Know Your Rights

Important Facts About Pre-Approved Credit Card Offers

Opening your mailbox to find a "pre-approved" credit card offer can feel like you've won the lottery, especially for a consumer looking to open a new account.  Even consumers with poor or no credit can receive these offers in the mail making you believe you have been approved for a card with what may initially seem like great benefits and low interest rates.  But the reality is, you have not been approved until you apply and the pre-approved offer is really not approval after all.  As the economy continues to bounce back, credit card offers are on the rise and pre-approval offers are a key part of this industry's marketing.  But understanding the industry of pre-approved credit card offers will save you aggravation, frustration and hopefully a little bit of money.  

First, pre-approved credit card offers do not affect your credit score, at least not until you actually apply for the credit.  The majority of consumers understand that when you apply for credit, insurance, a loan or a mortgage the lender will access your credit file to review your existing accounts.  This access will affect your credit score but a pre-approval will not affect your score as it is really a conditional approval or approval based on pulling your credit.

Second, despite your "pre-approval", you still may be rejected when you formally apply for the credit card.  While these credit card companies send you an approval based on where they believe you fall on the credit score spectrum, once you apply, they may still reject you based on what they actually find in your report.  Rejection happens more often than one would think.  For example, perhaps your credit changed between the time you received the pre-approval offer and the time you applied for credit.  Often times, consumers get accepted for the pre-approved cards but with much less favorable terms than was presented in the offer.  If you are in a position where you are approved for a card but the terms are less than desirable, you do not have to keep the card, close the account and shop around for a card that is better suited to fit your needs.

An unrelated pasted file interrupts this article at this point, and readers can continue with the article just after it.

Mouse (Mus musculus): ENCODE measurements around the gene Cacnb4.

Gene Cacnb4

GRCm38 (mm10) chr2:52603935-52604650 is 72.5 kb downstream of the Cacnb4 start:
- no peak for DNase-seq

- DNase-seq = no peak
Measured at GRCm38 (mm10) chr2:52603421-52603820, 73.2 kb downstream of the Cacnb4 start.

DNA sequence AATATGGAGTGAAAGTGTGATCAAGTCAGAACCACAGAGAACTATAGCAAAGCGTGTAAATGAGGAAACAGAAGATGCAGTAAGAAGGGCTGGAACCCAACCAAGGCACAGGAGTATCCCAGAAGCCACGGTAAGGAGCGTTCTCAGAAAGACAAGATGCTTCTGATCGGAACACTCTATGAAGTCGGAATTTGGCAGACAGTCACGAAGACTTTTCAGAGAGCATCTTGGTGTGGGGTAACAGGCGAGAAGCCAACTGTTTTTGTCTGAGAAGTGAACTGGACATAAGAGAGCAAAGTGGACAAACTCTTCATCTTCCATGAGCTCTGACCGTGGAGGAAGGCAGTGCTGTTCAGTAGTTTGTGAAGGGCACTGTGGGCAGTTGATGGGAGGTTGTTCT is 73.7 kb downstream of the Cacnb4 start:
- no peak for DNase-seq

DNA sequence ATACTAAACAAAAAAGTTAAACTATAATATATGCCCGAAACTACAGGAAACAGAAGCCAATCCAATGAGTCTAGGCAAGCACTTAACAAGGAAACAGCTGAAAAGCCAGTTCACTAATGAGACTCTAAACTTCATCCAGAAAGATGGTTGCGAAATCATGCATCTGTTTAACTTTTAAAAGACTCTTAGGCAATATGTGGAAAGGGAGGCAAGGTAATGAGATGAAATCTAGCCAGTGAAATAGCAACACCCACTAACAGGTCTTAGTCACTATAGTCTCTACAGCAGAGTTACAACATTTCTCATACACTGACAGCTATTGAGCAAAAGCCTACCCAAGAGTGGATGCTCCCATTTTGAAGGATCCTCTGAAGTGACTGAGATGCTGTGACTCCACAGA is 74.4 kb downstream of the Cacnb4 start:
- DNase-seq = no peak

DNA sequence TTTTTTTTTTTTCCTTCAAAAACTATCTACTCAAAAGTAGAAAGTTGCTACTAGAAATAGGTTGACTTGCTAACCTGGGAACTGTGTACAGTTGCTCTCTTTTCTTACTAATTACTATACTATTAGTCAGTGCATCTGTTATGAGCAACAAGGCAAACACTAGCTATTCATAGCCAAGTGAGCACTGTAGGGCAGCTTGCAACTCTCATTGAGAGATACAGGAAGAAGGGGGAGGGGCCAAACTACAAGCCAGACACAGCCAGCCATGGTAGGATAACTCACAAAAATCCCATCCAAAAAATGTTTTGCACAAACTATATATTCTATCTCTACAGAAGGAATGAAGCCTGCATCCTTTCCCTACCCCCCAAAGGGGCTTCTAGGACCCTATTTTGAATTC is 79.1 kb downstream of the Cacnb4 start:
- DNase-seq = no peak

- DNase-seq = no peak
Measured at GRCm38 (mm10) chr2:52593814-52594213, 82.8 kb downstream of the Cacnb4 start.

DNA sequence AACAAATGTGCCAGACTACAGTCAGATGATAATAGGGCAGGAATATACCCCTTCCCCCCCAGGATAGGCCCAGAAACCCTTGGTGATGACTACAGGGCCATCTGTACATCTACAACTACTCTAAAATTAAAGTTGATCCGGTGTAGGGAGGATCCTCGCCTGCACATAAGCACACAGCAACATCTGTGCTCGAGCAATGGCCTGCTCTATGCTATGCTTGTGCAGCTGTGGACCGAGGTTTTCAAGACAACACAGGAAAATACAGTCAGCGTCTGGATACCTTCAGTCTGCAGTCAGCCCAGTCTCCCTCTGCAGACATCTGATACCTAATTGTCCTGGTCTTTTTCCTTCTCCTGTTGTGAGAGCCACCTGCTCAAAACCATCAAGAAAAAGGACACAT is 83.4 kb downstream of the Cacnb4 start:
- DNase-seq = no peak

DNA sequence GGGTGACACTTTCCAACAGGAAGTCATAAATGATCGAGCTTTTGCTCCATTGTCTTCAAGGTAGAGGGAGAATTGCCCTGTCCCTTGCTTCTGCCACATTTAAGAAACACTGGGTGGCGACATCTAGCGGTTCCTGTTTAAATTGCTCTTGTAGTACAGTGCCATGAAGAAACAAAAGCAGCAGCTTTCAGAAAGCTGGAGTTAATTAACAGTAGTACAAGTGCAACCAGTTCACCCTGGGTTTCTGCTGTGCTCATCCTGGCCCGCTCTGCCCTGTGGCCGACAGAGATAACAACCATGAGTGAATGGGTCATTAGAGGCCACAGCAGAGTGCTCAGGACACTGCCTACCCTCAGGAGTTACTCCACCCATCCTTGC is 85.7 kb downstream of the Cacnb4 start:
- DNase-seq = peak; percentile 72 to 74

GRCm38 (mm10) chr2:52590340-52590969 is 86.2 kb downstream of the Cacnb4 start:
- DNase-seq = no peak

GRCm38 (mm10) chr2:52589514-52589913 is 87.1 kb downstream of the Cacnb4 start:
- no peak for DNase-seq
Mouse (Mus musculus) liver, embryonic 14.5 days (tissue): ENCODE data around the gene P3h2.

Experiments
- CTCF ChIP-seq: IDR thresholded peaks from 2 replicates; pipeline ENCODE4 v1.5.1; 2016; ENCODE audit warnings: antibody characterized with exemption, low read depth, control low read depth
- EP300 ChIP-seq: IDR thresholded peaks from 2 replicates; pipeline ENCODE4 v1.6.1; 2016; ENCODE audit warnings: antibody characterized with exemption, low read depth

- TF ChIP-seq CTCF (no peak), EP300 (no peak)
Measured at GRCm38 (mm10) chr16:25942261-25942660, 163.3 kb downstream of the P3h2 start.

Third, make sure to shred any pre-approved credit offers you receive in the mail to protect yourself from identity theft.  While these offers usually do not include any personal information, there is always a chance someone could get their hands on it and open up a card in your name. 

Lastly, as I have discussed in a previous post, you can opt out of received pre-approved credit card offers to save yourself and your identity.  Just like a do-not-call list for telemarketers, there is an opt-out clause for credit card companies to stop them from soliciting your business and filling your mailbox with junk mail.  To opt out of receiving these offers log on to to notify the three major credit reporting agencies, Equifax, Experian and Trans Union, that you no longer wish to have your name included on distribution lists.

For more information on pre-approved credit card offers or discuss your situation in greater detail with a licensed attorney, contact SmithMarco P.C. for a free case review.

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